We seasoned raw pears with pressure toasted milk solids, our dry version of brown butter. We arranged these nutty pears on a thick whole milk yoghurt. We added leaves of basil for a fragrant herbal note.
We are able to begin creating with focus as a new project develops. Today we were tinkering with fall: apples, walnuts, lovage, concord8 vinegar syrup (concentr8) and a super creamy gorgonzola. The spoonful of cheese is the foundation for the fan of honeycrisp apple. We zested several walnuts over them both, hiding them underneath like a large pile of leaves. We sliced lovage thinly to deliver intense fragrant notes. We mixed the concord8 syrup with olio verde for an autumnal dressing. The dish is rich and clean. It has bitterness tempered by sweet acidity.
Fall is here. So is our take on a pumpkin doughnut at Curiosity Doughnuts. We make a glaze with canned pumpkin, buttermilk, vanilla, cinnamon, salt and powdered sugar. We dipped the doughnuts in the glaze and seasoned the top with our pretzel and white chocolate crumbs. I think these crumbs may get a bit overused, until I realized they are the fancy salt of our doughnut operation. The combination of pumpkin and pretzels is hauntingly addictive. It has me looking at other applications from pretzel and pumpkin pie with pumpkin and pretzel swirled ice cream to the savory pumpkin soup with pretzel crusted scallops. What's often missed is the cross pollination of ideas.
As the weather cools, it finally is grilling season. When we grill we always, as often as we remember, use a wet rest rest for our meats, fish and vegetables. What do we use? These days we lean heavily on a blend of smoked soy sauce and olive oil. The idea of the wet rest is stolen directly from Adam Perry Lang's grilling handbook Charred and Scruffed. The flavored bath/dip/delicious coating adds flavor to the meat and mixes with the flavors of the meat itself. We hit the meat on the grill, flip it and then dip it. As the grilling continues the wet rest browns and creates a deeper flavor on what we are grilling. We also score our meat. We are huge proponents of shallowly scoring the meat. Come to think of it Lang touches on that as well in the aforementioned book. The scoring dramatically increases the surface area of the meat. It also provides nooks and crannies for the seasonings to cling. The combination of the wet rest and the scoring exponentially increases the flavor potential in what we cook.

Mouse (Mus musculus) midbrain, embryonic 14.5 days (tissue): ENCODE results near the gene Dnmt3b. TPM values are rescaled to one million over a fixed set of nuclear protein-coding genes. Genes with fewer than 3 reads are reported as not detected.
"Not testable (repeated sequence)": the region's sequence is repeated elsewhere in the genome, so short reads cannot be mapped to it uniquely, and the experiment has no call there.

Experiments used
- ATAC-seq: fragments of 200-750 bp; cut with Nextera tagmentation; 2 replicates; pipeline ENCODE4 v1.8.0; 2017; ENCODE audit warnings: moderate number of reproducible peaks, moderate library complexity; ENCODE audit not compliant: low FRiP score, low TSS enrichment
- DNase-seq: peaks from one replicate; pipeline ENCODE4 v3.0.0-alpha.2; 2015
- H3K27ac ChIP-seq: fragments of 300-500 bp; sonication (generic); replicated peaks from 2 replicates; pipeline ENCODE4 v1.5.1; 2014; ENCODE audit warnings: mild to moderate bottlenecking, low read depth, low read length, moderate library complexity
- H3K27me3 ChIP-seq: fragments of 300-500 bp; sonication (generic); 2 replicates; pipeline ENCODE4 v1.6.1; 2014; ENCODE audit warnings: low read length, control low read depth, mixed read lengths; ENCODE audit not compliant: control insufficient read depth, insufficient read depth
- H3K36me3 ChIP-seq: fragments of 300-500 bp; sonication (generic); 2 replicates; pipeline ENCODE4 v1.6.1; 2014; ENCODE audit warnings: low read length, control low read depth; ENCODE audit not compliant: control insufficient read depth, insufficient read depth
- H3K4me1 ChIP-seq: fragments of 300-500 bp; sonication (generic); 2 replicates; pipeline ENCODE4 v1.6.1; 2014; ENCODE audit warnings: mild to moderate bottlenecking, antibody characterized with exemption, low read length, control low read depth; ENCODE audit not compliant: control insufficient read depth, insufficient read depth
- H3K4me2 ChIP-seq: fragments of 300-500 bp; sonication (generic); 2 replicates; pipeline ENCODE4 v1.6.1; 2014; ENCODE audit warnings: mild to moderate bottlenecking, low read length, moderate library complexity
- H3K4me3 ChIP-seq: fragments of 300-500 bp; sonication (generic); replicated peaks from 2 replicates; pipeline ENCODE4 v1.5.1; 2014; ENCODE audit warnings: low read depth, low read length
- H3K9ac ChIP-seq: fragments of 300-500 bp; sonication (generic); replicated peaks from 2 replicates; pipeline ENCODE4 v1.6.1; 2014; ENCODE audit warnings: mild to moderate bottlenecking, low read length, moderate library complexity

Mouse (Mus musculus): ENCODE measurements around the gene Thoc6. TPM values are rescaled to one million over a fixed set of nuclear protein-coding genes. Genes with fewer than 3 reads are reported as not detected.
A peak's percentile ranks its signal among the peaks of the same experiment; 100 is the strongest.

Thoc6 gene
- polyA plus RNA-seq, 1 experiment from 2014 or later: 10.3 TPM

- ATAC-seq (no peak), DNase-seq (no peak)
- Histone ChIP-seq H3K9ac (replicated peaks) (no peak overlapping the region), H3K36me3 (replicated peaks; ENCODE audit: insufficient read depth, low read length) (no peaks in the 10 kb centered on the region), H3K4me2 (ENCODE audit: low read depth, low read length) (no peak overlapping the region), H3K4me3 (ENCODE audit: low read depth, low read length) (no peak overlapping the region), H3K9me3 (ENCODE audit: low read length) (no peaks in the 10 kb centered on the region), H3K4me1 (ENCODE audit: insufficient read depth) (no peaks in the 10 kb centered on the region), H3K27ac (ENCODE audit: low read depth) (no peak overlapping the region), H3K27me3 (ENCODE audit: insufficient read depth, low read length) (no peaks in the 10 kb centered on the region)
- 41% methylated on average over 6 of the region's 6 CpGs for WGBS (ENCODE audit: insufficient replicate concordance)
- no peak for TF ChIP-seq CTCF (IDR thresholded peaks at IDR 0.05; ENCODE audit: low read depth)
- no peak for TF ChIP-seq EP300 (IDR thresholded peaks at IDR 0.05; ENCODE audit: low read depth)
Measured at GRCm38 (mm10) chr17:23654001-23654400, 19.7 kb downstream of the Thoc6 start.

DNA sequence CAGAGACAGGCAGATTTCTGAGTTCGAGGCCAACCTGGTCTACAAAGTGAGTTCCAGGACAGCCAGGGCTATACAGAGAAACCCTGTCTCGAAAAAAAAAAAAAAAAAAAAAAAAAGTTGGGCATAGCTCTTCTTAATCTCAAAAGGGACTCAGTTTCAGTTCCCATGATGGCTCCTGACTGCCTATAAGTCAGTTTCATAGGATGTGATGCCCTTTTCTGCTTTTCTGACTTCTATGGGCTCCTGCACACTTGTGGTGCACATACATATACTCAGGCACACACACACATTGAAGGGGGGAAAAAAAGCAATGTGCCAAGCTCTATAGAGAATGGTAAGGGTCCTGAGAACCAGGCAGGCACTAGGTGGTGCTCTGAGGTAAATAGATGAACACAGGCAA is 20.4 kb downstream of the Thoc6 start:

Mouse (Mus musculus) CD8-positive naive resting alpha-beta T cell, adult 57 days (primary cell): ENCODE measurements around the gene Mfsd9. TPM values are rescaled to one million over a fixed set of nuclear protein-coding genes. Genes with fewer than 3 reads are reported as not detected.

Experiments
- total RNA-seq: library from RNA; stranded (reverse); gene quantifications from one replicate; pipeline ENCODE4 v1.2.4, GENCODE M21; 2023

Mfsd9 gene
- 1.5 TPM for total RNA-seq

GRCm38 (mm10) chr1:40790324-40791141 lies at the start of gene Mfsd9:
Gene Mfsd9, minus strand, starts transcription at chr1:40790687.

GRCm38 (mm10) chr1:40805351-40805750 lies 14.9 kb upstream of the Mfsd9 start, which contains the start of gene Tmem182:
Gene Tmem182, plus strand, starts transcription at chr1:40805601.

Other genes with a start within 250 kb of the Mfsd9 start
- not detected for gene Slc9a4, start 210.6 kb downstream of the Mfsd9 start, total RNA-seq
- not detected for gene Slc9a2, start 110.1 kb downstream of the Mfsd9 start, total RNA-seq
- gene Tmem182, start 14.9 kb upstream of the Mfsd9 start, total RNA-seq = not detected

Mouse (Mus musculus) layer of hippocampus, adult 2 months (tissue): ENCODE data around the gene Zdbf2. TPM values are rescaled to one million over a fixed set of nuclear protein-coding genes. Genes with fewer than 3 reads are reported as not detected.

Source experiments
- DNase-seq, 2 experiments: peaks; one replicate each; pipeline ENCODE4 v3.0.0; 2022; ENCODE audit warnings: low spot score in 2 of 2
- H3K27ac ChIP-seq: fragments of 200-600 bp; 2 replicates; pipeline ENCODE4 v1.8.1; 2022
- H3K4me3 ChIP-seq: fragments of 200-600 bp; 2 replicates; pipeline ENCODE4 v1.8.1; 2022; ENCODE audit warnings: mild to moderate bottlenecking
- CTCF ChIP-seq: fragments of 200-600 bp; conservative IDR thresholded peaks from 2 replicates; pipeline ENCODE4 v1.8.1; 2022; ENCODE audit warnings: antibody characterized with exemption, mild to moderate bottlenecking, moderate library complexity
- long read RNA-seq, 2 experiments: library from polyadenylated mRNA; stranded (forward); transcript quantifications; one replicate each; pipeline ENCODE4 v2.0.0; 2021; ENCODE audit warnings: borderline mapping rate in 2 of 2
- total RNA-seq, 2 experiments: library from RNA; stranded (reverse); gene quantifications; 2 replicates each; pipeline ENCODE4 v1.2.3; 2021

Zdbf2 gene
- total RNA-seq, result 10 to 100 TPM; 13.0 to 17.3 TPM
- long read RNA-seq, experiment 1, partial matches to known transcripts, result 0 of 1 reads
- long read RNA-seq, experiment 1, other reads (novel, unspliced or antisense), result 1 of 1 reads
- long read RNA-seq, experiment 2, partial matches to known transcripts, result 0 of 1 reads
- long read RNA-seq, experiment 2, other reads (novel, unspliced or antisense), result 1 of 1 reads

Apple season is in full swing and we are lucky to live in area where the fruits are plentiful. This time of year we don't buy them in supermarkets, we go out to the orchards and pick them. There's nothing quite like a truly fresh, juicy apple. They are wonderful straight off the tree, though I must say that we prefer after a few hours in the refrigerator. Icy cold, sweet, tart, crunchy, and delicious. There's nothing quite like a newly picked honey crisp apple that cracks under your teeth and spurts juices all over your tongue. They are messy and fun to eat. They bear no resemblance to the apples that have been cold storage for a year at the markets. Apple season is fleeting, so get out there and pick some. It takes less time than you think and the rewards are great.
A new project has us working with some ideas from the shelf. For years we have carried around, tweaked, evolved and cooked with 12 courses in mind. The number 12 resonates with me and it has kept us in some check as we developed menus. Often times I push to flex the size of the menu and it grows to 15 or more courses. When I do this, the amount of food for the diner becomes to much.
What I like about our model is it gives us a format to fill in delicious interchangeable parts. We create a choose your own adventure for ourselves that constantly evolves. Time to dive in and start exploring what the mind, market and model can bring together.
I finally got around to unpacking the last few books in our library today. We had to purchase a few more bookshelves but I am happy to sat that all of the boxes are empty and broken down. Although it's been a lot of work and all of the sections are not completely organized to my satisfaction, it's so satisfying to see all of our books on the shelves. I have a soft spot for unique, older cookbooks and one of the ones that caught my eye today was: The Good Egg, 200 Recipes For Leftover Egg Whites or Egg Yolks by Loretta White, so I thought I would share a few pictures.
It begins with the egg white section. The pages are (or were) white and at the top of each page there's a note telling you how many egg whites are used in the recipe. The sections begins with one egg white.
Each page is charmingly illustrated.
And very representative of the time that the book was published. This section goes all the way up to seven egg whites.
The pages for the egg yolk section are (were) yellow, making it easy to find the section that you want to work with.
The recipes run the gamut from savory to sweet and even include a few beverages. I'm not sure what the chickens have to do with Swedish Patties since they are made with ground beef and potatoes. I guess they are representing the egg yolks. There is a surprisingly international range of recipes and it's a handy little book if you're the kind of person who makes meringues or homemade pastas and often ends up with an excess of egg parts. The recipes are relatively clear and very concise, For me it's fun to read because I can fill in the blanks and spin the recipes in my mind. A little bit of whimsy is often missing from modern cookbooks and this was a good reminder that it can be a welcome accent to any recipe book if handled correctly. Style and execution make all the difference.
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